What Does The Bible Say About Aliens?

For a decent chunk of the population, the Bible is the go-to, end-all resource for information about, well, everything. Want to know whether or not you're allowed to eat pygarg? The Bible's got you covered. Want to know how much of a mother goat's milk you should boil her baby in? Exodus 23:19 has the answer: maybe just don't do that. But what do we do when we have more complex questions? Questions like, "Is Chewbacca out there somewhere?" and "Is he going to heaven?"

Like just about everything else Bible-related, the answers are going to be about as varied as the folks discussing them, but let's look at the facts.

The Bible's view on aliens

Aside from that one verse in the Book of Elliot where a young Jesus lured E.T. into his room with a trail of Reese's Pieces (or maybe that was a NyQuil dream) the Bible doesn't explicitly state whether or not aliens exist, let alone if it would be a sin to go all Independence Day on some LGMs. That said, a lack of straightforward information has never gotten in the way of biblical scholars and the quest to probably stretch a metaphor or an iffy translation a little too far.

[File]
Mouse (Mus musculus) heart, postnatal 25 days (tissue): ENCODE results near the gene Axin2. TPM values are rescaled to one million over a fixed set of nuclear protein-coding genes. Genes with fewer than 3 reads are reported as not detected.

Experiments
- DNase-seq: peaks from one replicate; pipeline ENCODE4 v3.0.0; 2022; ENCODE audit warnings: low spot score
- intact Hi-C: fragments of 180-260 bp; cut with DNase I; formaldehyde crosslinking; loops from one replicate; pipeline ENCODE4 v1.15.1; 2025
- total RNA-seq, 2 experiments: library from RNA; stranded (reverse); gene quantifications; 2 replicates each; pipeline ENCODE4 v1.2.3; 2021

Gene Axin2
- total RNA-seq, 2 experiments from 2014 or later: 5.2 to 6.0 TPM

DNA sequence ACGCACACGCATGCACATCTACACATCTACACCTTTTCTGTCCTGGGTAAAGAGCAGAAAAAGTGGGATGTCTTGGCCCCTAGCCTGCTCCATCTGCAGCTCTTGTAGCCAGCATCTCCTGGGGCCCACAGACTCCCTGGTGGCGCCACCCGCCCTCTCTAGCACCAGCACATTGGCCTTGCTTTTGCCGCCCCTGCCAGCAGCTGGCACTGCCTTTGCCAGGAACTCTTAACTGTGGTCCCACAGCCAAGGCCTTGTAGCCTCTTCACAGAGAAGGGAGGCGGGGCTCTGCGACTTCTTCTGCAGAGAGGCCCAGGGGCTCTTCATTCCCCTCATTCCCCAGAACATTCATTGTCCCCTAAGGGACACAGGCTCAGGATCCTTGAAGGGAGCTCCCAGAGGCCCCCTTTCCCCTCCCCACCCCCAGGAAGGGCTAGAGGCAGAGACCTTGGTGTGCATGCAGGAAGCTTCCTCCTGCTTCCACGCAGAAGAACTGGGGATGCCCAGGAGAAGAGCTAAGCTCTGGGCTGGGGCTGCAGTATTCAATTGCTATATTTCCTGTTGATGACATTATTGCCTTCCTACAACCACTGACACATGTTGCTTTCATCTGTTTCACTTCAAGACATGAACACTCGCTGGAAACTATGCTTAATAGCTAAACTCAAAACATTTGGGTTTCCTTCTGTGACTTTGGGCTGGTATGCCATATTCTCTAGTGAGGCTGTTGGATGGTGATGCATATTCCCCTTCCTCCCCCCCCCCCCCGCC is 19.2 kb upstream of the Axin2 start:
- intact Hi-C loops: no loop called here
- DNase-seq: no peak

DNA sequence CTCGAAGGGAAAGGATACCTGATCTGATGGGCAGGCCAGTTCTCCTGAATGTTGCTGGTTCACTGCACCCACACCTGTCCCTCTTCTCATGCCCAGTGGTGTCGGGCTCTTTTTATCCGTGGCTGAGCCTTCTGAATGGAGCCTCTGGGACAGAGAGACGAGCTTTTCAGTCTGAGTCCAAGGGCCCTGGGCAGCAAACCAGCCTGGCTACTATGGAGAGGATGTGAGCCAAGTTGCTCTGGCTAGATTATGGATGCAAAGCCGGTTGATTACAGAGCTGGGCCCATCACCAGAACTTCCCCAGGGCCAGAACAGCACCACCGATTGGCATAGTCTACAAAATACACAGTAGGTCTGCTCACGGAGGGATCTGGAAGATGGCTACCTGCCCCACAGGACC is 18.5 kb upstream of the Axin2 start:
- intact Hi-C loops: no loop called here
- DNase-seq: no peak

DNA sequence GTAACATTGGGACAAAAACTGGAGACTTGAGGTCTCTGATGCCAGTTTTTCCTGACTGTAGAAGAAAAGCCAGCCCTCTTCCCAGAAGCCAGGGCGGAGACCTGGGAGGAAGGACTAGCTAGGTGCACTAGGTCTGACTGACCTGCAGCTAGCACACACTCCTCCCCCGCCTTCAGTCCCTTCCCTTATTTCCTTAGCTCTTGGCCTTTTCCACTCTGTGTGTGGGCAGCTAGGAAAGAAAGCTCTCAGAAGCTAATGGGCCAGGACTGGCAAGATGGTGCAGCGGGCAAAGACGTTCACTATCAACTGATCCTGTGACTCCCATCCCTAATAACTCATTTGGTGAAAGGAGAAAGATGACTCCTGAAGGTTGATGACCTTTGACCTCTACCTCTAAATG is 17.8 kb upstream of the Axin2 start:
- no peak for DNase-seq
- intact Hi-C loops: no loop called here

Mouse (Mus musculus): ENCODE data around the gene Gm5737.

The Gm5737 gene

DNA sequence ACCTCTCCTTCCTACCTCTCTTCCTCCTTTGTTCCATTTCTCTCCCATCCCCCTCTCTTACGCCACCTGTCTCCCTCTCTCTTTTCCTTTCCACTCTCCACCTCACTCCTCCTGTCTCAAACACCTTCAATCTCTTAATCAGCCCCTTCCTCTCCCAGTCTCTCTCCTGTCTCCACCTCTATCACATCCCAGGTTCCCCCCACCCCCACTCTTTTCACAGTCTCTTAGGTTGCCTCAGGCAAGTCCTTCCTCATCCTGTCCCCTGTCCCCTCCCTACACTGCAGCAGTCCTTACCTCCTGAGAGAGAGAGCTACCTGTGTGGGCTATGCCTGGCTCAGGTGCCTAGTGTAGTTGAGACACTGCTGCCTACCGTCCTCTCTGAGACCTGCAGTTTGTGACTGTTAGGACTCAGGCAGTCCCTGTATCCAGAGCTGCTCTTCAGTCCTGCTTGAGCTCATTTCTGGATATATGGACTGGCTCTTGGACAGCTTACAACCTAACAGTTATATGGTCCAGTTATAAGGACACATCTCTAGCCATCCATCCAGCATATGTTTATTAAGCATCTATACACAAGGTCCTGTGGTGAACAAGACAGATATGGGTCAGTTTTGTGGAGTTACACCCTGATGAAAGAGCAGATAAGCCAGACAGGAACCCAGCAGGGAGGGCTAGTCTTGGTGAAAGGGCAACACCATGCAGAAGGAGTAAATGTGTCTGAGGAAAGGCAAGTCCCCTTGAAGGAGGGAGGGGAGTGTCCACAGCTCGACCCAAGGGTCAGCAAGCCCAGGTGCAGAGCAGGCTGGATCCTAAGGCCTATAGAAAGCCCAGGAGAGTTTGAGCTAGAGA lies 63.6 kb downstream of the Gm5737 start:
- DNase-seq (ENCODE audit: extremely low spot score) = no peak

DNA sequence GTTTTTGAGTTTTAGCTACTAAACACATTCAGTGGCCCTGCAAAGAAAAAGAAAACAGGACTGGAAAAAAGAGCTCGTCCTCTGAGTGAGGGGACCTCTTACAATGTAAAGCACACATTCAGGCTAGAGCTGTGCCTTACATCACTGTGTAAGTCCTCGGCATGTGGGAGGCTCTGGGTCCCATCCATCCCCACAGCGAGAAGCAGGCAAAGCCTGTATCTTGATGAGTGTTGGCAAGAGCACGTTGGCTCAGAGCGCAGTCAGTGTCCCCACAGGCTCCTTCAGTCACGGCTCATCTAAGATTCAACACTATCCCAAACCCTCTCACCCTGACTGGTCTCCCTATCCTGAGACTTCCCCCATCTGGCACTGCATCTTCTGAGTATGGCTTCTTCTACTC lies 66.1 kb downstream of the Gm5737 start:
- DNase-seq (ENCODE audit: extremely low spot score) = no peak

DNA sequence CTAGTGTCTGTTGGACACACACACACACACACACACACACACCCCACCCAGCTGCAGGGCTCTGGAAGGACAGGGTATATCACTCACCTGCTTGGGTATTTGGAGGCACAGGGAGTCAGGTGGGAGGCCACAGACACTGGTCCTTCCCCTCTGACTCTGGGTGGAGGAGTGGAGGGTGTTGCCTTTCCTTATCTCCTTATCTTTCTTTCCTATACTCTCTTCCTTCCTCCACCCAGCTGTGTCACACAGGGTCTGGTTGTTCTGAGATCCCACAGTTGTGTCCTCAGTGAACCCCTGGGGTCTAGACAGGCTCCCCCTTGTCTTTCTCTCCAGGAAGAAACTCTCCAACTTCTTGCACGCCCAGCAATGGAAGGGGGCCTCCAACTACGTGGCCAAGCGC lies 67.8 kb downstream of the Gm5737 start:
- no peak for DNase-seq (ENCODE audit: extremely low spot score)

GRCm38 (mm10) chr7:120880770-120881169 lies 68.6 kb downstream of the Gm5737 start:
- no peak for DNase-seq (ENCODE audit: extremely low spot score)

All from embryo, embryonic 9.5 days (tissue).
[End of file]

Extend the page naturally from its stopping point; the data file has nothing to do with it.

By way of example: in some translations, Genesis 23:4 reads, "I am a stranger and an outsider among you. Give me a burial site so that I can bury my dead." In other translations, the word "stranger" is interpreted as "sojourner," "foreigner," or "visitor." In a handful of versions, though, the word "alien" is used instead, giving conspiracy enthusiasts an inkling of a handhold to grasp to while screaming, frothy-mouthed, about how Kryptonian terraforming caused the Great Flood. Sure, the translators almost certainly meant a person-alien in the same way we mean people and not little green men when we talk about "illegal aliens" today, but that's not as much fun for anyone.